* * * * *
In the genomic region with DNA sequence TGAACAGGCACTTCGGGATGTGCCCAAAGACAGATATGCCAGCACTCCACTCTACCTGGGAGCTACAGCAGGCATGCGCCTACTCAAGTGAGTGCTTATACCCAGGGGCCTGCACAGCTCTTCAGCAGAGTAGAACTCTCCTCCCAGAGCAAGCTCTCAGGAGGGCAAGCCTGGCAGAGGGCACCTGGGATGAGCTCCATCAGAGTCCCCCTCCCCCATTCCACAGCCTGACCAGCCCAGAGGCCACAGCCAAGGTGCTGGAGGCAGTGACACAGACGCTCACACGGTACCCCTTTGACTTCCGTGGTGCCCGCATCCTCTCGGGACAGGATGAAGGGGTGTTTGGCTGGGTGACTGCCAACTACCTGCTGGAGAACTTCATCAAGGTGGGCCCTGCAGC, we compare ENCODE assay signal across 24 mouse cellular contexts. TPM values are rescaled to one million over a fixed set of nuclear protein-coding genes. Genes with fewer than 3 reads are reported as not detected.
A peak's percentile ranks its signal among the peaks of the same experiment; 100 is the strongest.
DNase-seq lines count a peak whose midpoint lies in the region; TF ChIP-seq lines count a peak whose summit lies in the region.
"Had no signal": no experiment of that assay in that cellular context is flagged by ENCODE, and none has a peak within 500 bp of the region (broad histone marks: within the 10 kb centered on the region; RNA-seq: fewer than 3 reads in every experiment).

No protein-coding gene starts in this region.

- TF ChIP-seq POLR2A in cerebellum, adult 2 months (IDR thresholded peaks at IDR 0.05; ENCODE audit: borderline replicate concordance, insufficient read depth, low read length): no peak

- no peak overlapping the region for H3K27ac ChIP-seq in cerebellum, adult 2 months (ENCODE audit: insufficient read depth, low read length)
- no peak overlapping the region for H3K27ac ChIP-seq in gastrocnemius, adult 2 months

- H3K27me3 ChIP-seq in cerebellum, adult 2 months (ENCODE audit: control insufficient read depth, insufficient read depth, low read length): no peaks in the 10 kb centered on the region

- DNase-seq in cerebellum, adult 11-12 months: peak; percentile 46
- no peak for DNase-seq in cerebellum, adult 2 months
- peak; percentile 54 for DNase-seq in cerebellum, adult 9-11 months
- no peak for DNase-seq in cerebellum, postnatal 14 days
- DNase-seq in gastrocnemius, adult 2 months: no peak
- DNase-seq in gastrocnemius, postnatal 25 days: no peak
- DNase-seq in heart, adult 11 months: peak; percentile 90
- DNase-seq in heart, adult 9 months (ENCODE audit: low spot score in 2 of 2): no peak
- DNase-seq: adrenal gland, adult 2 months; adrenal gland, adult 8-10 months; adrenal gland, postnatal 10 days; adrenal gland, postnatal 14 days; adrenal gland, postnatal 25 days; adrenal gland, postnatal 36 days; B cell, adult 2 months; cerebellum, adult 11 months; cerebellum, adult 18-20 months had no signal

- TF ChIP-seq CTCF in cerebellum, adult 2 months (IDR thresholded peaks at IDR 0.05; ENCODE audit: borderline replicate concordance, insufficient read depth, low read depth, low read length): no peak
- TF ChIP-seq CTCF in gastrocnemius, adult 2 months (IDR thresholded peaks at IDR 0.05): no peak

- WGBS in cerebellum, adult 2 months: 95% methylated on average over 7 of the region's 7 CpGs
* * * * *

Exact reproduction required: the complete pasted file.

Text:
In the genomic region with DNA sequence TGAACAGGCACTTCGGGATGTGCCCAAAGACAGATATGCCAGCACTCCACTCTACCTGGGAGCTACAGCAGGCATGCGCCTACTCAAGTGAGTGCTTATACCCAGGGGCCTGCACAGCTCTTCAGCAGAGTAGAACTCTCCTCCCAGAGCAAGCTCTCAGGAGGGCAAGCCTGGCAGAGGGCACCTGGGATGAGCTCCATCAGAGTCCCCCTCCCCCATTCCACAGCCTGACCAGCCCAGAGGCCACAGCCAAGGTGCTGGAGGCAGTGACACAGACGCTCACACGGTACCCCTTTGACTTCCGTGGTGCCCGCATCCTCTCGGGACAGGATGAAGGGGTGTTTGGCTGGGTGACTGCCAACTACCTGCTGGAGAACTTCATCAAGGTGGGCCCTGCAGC, we compare ENCODE assay signal across 24 mouse cellular contexts. TPM values are rescaled to one million over a fixed set of nuclear protein-coding genes. Genes with fewer than 3 reads are reported as not detected.
A peak's percentile ranks its signal among the peaks of the same experiment; 100 is the strongest.
DNase-seq lines count a peak whose midpoint lies in the region; TF ChIP-seq lines count a peak whose summit lies in the region.
"Had no signal": no experiment of that assay in that cellular context is flagged by ENCODE, and none has a peak within 500 bp of the region (broad histone marks: within the 10 kb centered on the region; RNA-seq: fewer than 3 reads in every experiment).

No protein-coding gene starts in this region.

- TF ChIP-seq POLR2A in cerebellum, adult 2 months (IDR thresholded peaks at IDR 0.05; ENCODE audit: borderline replicate concordance, insufficient read depth, low read length): no peak

- no peak overlapping the region for H3K27ac ChIP-seq in cerebellum, adult 2 months (ENCODE audit: insufficient read depth, low read length)
- no peak overlapping the region for H3K27ac ChIP-seq in gastrocnemius, adult 2 months

- H3K27me3 ChIP-seq in cerebellum, adult 2 months (ENCODE audit: control insufficient read depth, insufficient read depth, low read length): no peaks in the 10 kb centered on the region

- DNase-seq in cerebellum, adult 11-12 months: peak; percentile 46
- no peak for DNase-seq in cerebellum, adult 2 months
- peak; percentile 54 for DNase-seq in cerebellum, adult 9-11 months
- no peak for DNase-seq in cerebellum, postnatal 14 days
- DNase-seq in gastrocnemius, adult 2 months: no peak
- DNase-seq in gastrocnemius, postnatal 25 days: no peak
- DNase-seq in heart, adult 11 months: peak; percentile 90
- DNase-seq in heart, adult 9 months (ENCODE audit: low spot score in 2 of 2): no peak
- DNase-seq: adrenal gland, adult 2 months; adrenal gland, adult 8-10 months; adrenal gland, postnatal 10 days; adrenal gland, postnatal 14 days; adrenal gland, postnatal 25 days; adrenal gland, postnatal 36 days; B cell, adult 2 months; cerebellum, adult 11 months; cerebellum, adult 18-20 months had no signal

- TF ChIP-seq CTCF in cerebellum, adult 2 months (IDR thresholded peaks at IDR 0.05; ENCODE audit: borderline replicate concordance, insufficient read depth, low read depth, low read length): no peak
- TF ChIP-seq CTCF in gastrocnemius, adult 2 months (IDR thresholded peaks at IDR 0.05): no peak

- WGBS in cerebellum, adult 2 months: 95% methylated on average over 7 of the region's 7 CpGs